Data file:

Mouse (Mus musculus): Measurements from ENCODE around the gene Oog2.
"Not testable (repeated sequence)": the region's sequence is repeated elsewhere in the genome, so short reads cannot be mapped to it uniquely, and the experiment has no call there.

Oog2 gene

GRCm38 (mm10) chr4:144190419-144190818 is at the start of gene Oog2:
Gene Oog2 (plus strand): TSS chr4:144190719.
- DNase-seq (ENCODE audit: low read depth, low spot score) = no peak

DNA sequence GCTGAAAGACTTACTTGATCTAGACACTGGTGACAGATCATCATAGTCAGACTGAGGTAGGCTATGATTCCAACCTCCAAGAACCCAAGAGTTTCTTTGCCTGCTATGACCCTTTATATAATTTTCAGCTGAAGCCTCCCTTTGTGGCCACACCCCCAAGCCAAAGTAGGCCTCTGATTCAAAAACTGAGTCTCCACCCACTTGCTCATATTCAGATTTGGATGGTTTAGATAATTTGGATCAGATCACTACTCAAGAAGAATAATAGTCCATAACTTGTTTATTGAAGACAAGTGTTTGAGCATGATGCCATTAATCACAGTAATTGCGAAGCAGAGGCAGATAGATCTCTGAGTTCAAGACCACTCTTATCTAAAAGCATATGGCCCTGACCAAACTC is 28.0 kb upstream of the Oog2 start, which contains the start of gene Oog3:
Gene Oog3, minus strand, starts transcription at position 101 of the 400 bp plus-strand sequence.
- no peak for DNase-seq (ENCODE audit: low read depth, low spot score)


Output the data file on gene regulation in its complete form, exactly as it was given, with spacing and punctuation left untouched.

Mouse (Mus musculus): Measurements from ENCODE around the gene Oog2.
"Not testable (repeated sequence)": the region's sequence is repeated elsewhere in the genome, so short reads cannot be mapped to it uniquely, and the experiment has no call there.

Oog2 gene

GRCm38 (mm10) chr4:144190419-144190818 is at the start of gene Oog2:
Gene Oog2 (plus strand): TSS chr4:144190719.
- DNase-seq (ENCODE audit: low read depth, low spot score) = no peak

DNA sequence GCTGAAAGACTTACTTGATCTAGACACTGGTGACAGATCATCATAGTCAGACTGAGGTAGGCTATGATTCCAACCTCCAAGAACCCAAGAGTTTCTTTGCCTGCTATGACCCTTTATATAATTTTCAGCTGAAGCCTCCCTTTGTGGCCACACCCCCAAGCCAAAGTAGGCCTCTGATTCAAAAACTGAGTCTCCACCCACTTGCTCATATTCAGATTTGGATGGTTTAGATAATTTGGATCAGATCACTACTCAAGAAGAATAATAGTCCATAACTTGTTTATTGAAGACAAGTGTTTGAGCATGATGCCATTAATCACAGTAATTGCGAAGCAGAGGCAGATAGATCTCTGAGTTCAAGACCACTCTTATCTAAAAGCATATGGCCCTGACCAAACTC is 28.0 kb upstream of the Oog2 start, which contains the start of gene Oog3:
Gene Oog3, minus strand, starts transcription at position 101 of the 400 bp plus-strand sequence.
- no peak for DNase-seq (ENCODE audit: low read depth, low spot score)